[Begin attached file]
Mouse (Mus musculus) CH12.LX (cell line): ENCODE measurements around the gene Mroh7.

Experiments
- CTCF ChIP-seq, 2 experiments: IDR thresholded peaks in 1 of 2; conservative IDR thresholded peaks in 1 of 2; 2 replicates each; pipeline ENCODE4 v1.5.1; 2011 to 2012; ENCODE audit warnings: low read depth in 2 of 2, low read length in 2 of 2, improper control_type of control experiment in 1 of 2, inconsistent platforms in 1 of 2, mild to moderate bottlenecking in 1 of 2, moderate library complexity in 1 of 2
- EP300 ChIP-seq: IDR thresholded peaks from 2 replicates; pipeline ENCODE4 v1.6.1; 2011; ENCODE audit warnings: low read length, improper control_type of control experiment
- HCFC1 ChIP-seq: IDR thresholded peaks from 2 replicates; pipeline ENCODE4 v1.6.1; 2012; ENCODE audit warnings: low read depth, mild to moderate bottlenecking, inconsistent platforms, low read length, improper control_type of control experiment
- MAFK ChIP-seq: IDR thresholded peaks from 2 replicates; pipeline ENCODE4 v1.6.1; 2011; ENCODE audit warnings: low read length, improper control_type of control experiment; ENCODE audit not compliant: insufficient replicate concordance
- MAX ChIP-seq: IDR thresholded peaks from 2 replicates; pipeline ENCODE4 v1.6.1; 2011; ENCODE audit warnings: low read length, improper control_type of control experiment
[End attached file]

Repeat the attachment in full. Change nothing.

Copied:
Mouse (Mus musculus) CH12.LX (cell line): ENCODE measurements around the gene Mroh7.

Experiments
- CTCF ChIP-seq, 2 experiments: IDR thresholded peaks in 1 of 2; conservative IDR thresholded peaks in 1 of 2; 2 replicates each; pipeline ENCODE4 v1.5.1; 2011 to 2012; ENCODE audit warnings: low read depth in 2 of 2, low read length in 2 of 2, improper control_type of control experiment in 1 of 2, inconsistent platforms in 1 of 2, mild to moderate bottlenecking in 1 of 2, moderate library complexity in 1 of 2
- EP300 ChIP-seq: IDR thresholded peaks from 2 replicates; pipeline ENCODE4 v1.6.1; 2011; ENCODE audit warnings: low read length, improper control_type of control experiment
- HCFC1 ChIP-seq: IDR thresholded peaks from 2 replicates; pipeline ENCODE4 v1.6.1; 2012; ENCODE audit warnings: low read depth, mild to moderate bottlenecking, inconsistent platforms, low read length, improper control_type of control experiment
- MAFK ChIP-seq: IDR thresholded peaks from 2 replicates; pipeline ENCODE4 v1.6.1; 2011; ENCODE audit warnings: low read length, improper control_type of control experiment; ENCODE audit not compliant: insufficient replicate concordance
- MAX ChIP-seq: IDR thresholded peaks from 2 replicates; pipeline ENCODE4 v1.6.1; 2011; ENCODE audit warnings: low read length, improper control_type of control experiment